Product managers interact with customers and evaluate market opportunities. They are said to be outward-facing. Business analysts evaluate internal systems, practices, and processes to best support the product manager in delivering customer outcomes. They are said to be inward-facing.
Product managers are a relatively new addition to many software development companies. As a result, the product manager role can be poorly defined and vary from company to company.
This causes overlap with roles requiring similar skill sets, such as the business analyst. Furthermore, some businesses use the terms business analyst and product manager interchangeably to describe the same person.
While each works with the other during a project, they have separate and very distinct responsibilities. Let’s now take a look at these distinctions in detail.
Product managers outwardly look at the market and liaise with customers to assess product opportunities. They understand why people use a product without defining how it will be used. Instead, they identify customer problems worth solving and ensure the team has reached a meaningful solution for each. While they are customer-centric, product managers also ensure product development is in alignment with company objectives.
They guide cross-functional teams through a project using a high level of organization and expertise to make strategic decisions. In some cases, they may also have responsibility for marketing, forecasting, and profit and loss.
Product managers determine the why, what, and when of a product to be built by the engineering or technical team.
Business analysts assess internal processes and systems to determine how to best support product managers and customer requests.
In other words, they are responsible for gathering technical specifications so the product can become a reality. Software changes invariably require that they facilitate discussions between the business and technology teams.
If changes to processes or systems are required, they must be able to identify potential challenges ahead of time. These include problems associated with technical constraints or unacceptable levels of risk. If change is required, they must identify a solution and then work closely with project team members to keep them informed during implementation.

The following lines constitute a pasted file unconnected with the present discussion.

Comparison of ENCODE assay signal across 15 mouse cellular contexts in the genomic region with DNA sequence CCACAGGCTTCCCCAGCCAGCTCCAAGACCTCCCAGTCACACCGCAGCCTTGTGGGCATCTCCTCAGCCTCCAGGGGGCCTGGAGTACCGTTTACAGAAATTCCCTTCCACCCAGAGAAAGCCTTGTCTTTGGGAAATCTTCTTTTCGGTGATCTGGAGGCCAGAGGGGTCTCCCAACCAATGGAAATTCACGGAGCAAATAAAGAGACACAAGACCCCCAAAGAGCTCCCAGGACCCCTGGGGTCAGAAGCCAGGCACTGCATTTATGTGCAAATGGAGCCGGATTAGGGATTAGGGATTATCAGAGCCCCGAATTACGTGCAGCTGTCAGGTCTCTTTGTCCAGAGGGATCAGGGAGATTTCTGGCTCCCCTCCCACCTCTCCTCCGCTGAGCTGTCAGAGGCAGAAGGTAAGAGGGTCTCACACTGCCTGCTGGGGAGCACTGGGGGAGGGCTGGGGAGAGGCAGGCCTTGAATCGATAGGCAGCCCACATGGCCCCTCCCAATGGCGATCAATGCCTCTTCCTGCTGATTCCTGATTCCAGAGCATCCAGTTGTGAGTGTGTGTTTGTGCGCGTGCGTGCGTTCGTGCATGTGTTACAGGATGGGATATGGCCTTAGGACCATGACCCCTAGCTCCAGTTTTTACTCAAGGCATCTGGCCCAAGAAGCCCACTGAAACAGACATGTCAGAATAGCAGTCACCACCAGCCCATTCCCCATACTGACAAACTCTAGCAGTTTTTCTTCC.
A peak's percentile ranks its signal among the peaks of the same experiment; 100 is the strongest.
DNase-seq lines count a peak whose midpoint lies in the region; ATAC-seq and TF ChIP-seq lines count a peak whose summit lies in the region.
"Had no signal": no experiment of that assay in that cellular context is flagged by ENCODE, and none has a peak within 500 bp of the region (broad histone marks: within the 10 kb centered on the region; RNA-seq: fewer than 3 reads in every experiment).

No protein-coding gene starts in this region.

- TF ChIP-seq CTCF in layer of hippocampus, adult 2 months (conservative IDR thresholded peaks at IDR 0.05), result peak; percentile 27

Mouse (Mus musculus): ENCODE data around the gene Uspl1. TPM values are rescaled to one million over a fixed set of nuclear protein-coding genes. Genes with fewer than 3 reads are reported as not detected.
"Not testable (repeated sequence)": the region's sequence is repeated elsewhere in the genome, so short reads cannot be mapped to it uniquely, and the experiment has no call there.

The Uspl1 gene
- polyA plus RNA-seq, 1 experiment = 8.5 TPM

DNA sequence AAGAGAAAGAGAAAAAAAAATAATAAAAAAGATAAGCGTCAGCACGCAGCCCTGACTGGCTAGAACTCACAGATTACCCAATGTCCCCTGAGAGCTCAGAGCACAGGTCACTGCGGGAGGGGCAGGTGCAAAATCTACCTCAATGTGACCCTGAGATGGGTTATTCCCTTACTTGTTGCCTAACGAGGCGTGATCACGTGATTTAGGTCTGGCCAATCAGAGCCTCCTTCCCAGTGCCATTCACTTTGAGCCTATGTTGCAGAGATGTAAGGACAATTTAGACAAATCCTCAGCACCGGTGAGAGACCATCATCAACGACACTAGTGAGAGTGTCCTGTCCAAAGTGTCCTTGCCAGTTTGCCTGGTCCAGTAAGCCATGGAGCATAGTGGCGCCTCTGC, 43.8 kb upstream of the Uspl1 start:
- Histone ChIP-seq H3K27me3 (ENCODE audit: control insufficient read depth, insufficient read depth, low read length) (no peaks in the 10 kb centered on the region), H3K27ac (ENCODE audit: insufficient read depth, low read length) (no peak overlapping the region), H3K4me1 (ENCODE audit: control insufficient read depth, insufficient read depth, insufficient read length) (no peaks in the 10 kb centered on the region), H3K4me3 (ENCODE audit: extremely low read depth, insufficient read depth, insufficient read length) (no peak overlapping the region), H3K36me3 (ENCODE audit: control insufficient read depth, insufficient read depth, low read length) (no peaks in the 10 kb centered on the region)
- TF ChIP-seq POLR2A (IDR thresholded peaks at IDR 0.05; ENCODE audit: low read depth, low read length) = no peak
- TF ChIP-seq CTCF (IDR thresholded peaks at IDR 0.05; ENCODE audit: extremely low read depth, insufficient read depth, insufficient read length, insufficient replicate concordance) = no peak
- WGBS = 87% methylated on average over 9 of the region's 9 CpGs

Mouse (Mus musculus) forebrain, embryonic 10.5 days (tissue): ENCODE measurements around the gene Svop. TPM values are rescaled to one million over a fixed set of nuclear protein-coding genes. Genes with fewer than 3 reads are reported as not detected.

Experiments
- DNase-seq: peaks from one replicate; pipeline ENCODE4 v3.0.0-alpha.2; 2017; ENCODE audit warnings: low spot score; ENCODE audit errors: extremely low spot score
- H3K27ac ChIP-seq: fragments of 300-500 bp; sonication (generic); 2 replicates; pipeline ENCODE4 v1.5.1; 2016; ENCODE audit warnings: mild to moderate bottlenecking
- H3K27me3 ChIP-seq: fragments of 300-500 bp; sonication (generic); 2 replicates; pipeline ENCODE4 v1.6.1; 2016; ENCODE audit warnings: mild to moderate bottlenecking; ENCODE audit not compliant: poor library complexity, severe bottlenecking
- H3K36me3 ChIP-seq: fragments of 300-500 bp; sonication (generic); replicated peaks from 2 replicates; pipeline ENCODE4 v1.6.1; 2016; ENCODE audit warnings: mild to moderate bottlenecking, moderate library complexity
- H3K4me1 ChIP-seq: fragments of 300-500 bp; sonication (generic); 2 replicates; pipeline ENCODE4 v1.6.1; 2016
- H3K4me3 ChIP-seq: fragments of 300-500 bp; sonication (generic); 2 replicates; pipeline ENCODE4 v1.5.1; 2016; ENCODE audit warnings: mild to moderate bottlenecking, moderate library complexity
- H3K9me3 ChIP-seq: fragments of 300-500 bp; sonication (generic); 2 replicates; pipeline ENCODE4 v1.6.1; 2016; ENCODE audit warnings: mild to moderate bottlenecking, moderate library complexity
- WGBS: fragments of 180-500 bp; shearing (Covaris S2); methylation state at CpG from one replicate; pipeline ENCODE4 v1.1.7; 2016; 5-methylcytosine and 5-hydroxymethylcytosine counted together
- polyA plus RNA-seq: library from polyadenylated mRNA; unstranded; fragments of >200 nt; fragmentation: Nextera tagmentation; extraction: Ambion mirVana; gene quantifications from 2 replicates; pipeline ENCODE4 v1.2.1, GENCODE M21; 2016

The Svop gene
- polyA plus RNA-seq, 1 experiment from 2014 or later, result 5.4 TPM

In IT companies, business analysts may also automate processes and functions.
When a change in project direction necessitates a new product, the owner of the business becomes the product manager. Therefore, the business analyst must coordinate and collaborate with the product manager to ensure requirements are understood and well defined.
Despite their many differences, both roles maintain a focus on requirements. Both need to understand the market, target audience, user, and business problems to deliver a successful outcome. Both are also tasked with communicating these requirements with their respective teams to ensure the project progresses smoothly.
- Product managers work with customers and assess the market for opportunities. They are said to be outwards facing. Business analysts evaluate internal systems to best support the product manager in delivering customer outcomes. They are said to be inward-facing.
- Product managers guide cross-functional teams through product development to ensure it is in alignment with broader company objectives. They dictate the why, what, and when of the product to be built.
- Business analysts are tasked with gathering technical specifications and bringing the product manager’s vision to life. If this requires changes to the software or internal processes, they must facilitate collaboration, identify solutions, and keep project team members informed.
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